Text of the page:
I’ll use a BankAccount class to demonstrate the concept behind test driven development. The BankAccount class keeps track of someone’s bank balance and provides methods to handle deposits and withdrawals.
Let’s start by creating the test specification for our (yet to be developed) BankAccount class. Open your favorite text editor and save the following as bankaccount_spec.rb:
Note the “./” preceding the file name for the BankAccount class. This is necessary when referring to a file within the same directory.
describe method creates an
ExampleGroup for the BankAccount class. At this point we haven’t created any examples yet, but our class behavior examples will later be defined within this block.
Let’s run RSpec to confirm that the test fails as expected. At the shell prompt enter the command to run RSpec for our bankaccount_spec.rb:
The test failed as expected since the file doesn’t exist yet. Let’s remedy this by creating the BankAccount.rb file:
Not very interesting yet, but our test should pass this time. From the shell prompt run the rspec command again:
Our spec contained no examples, so the result “0 examples, 0 failures” is the expected result. Whew…
When a new BankAccount instance is created, it should start with a zero balance. Let’s create our first example to validate this behavior:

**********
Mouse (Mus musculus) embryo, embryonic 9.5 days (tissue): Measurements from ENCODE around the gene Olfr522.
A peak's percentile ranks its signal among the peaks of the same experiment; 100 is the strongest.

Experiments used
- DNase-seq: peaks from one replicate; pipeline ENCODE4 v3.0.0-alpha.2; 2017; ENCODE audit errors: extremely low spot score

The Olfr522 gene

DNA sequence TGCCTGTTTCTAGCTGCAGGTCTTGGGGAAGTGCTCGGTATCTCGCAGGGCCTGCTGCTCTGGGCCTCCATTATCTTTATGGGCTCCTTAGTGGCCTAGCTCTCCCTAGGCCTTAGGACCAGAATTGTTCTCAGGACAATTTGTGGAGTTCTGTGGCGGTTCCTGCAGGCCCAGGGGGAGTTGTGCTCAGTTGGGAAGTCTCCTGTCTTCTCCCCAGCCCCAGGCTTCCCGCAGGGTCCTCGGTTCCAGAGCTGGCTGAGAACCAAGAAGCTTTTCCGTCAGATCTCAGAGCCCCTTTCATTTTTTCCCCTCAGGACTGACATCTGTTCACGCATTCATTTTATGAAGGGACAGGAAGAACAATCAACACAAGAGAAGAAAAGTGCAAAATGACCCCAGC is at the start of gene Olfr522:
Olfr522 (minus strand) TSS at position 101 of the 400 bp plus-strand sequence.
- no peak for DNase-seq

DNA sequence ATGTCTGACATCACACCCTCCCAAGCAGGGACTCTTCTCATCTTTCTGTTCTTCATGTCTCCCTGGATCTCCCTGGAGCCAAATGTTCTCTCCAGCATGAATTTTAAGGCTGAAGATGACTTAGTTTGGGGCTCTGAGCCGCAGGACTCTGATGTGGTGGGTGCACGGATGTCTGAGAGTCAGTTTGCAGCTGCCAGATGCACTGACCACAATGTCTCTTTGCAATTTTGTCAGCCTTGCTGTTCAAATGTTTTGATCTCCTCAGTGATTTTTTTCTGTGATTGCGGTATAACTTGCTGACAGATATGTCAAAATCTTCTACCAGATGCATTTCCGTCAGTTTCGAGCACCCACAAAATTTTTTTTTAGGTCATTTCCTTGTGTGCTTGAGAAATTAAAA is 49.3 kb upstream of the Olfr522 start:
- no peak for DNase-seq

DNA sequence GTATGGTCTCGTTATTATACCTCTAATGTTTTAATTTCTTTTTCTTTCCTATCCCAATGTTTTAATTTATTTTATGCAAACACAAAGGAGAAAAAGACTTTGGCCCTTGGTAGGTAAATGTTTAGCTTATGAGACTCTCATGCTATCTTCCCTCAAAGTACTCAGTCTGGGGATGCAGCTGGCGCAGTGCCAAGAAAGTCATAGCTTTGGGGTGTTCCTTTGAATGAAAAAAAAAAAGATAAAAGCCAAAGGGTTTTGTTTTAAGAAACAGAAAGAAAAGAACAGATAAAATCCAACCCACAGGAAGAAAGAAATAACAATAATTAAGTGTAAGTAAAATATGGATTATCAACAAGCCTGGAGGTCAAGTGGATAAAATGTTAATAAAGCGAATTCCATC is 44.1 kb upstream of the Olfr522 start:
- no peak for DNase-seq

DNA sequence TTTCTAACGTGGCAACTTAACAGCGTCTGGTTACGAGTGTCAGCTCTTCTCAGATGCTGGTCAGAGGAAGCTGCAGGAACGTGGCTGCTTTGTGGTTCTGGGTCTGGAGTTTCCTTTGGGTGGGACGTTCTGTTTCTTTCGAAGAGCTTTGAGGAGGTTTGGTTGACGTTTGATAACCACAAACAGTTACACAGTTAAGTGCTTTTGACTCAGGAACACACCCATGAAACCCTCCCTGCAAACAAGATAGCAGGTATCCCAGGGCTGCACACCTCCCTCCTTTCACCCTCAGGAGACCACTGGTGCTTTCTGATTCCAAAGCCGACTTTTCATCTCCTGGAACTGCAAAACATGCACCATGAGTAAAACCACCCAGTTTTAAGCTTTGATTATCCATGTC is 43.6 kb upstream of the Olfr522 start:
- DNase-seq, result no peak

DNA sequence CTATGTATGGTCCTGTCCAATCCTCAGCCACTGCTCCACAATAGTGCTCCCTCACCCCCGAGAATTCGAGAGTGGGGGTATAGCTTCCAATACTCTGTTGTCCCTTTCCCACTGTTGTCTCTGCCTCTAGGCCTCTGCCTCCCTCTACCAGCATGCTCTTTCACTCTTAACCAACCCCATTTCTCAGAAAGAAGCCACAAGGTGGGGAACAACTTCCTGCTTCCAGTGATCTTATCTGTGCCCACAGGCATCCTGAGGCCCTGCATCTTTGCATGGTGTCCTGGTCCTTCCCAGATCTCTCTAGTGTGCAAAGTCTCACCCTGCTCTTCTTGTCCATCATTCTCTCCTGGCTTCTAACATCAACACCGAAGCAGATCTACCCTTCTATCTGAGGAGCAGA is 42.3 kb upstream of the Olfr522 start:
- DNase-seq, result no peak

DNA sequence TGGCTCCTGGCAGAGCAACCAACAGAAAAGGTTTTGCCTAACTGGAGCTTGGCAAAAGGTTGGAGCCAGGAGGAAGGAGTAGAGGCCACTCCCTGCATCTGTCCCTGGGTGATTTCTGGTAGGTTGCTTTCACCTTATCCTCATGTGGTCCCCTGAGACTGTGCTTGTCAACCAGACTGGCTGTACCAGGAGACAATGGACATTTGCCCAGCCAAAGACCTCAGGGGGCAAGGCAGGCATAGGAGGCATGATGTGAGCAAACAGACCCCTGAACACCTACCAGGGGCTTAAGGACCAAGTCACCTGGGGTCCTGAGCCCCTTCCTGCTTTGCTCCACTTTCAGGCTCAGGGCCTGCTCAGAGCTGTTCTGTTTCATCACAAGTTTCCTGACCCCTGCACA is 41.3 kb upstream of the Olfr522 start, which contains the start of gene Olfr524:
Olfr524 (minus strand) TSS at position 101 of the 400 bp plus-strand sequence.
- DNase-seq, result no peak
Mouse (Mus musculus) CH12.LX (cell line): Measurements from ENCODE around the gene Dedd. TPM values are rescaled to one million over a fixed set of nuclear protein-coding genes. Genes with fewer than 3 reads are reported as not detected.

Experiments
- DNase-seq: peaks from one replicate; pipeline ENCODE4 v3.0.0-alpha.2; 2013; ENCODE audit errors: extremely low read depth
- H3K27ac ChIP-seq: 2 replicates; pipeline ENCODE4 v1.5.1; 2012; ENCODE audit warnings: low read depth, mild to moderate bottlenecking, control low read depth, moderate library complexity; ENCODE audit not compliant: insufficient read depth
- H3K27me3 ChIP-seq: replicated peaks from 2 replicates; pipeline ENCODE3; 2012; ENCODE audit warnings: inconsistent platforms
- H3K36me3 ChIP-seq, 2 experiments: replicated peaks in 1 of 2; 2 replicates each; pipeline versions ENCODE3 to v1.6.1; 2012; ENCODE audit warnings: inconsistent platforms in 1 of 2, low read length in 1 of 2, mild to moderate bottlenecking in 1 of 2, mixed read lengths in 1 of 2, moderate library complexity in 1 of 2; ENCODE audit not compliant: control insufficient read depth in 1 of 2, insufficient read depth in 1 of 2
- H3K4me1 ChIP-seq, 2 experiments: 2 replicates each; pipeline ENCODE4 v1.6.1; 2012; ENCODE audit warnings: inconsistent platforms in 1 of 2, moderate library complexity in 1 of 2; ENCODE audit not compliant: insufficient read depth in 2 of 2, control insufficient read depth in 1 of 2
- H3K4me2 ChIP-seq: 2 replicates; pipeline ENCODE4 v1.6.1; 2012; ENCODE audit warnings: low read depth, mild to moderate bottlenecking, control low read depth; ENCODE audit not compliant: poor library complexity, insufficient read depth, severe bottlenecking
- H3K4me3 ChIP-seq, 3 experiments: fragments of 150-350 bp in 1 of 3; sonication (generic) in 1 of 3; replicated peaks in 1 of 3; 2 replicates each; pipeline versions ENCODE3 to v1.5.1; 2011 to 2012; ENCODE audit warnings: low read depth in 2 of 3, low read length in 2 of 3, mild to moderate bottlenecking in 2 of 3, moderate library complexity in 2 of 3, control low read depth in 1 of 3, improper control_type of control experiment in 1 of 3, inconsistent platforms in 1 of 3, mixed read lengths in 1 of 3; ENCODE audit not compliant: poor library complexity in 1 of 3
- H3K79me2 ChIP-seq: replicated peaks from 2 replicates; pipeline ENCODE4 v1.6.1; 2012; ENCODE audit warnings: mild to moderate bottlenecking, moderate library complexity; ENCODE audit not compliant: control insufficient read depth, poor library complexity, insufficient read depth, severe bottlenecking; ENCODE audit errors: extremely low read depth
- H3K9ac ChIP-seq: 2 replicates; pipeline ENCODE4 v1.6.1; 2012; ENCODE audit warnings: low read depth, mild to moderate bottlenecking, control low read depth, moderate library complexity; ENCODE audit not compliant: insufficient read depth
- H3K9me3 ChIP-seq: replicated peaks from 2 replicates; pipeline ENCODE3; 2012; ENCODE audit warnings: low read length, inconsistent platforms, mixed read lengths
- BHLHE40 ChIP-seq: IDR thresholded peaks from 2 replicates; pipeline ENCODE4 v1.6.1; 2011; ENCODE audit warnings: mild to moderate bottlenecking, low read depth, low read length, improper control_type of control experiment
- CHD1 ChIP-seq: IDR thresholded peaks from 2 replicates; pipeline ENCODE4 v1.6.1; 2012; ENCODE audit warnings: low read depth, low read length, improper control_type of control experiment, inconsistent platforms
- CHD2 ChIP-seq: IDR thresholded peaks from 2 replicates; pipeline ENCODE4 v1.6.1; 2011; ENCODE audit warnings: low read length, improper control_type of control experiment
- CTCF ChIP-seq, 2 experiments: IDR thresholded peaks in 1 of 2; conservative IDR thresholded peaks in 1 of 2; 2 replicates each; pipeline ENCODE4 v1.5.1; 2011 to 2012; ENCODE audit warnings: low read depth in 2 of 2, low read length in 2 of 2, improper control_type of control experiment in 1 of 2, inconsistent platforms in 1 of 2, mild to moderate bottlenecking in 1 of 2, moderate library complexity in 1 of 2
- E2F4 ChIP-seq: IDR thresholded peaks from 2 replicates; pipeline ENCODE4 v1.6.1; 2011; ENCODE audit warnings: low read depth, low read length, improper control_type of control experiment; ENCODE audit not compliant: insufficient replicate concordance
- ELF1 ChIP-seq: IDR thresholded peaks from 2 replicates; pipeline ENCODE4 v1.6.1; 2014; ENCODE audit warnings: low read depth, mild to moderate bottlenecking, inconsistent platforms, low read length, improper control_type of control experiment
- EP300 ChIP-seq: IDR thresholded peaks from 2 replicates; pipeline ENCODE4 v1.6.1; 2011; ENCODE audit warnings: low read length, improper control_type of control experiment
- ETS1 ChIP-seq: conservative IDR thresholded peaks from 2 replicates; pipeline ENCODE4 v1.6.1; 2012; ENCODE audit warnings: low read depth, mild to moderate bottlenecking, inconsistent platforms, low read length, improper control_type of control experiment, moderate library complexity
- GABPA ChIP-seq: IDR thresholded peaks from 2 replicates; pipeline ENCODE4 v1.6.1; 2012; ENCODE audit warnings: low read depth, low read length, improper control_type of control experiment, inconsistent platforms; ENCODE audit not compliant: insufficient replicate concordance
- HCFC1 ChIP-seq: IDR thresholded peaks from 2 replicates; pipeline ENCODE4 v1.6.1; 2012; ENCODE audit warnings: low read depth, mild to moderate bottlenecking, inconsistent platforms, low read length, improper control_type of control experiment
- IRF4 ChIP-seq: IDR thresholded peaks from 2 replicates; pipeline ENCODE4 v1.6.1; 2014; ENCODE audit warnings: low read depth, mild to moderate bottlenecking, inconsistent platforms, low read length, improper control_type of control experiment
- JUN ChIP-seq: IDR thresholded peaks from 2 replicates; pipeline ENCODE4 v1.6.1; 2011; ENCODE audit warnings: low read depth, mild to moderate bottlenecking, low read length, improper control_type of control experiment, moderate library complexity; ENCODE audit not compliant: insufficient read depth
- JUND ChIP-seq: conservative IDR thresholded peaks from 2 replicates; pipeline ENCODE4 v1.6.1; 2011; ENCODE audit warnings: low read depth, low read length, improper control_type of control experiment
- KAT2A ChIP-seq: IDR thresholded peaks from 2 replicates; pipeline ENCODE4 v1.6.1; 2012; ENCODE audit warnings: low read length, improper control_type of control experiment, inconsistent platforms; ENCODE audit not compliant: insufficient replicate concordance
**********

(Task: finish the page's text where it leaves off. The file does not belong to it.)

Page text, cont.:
Edit the bankaccount_spec.rb file to add the following statements:
So, what’s up with “it?”
it turns out to be a method that returns an instance of an
it takes two parameters, a name, and a block that contains our test. In this test, we’re creating an instance of BankAccount and then verifying that the balance is equal to zero.
Now, when we run RSpec again, we should get an error, since the
balance method has not yet been defined in our BankAccount class.
NOTE: You can use the
--format documentation option with
rspec to display example names in the output.
Now we’ll add the code to our BankAccount.rb file to get this test to pass:
initialize constructor for our BankAccount class sets the balance to zero. We’ve also defined the
balance getter method for our balance property. When we run the test again it should pass:
Voila! Let’s next add an example to our spec for the
deposit method. Each example describes an expected behavior of the system under test. The expected behavior of the
deposit method is that the balance will have increased by the amount of the deposit.
Edit the bankaccount_spec.rb file to add the deposit example:
In this test, we’re creating an instance of BankAccount and calling its
deposit method with a value of 100.00. The expected behavior of this method call is that the balance for the account has increased by 100.00. We’re validating the result using the
should method which takes
eq(100) as a parameter.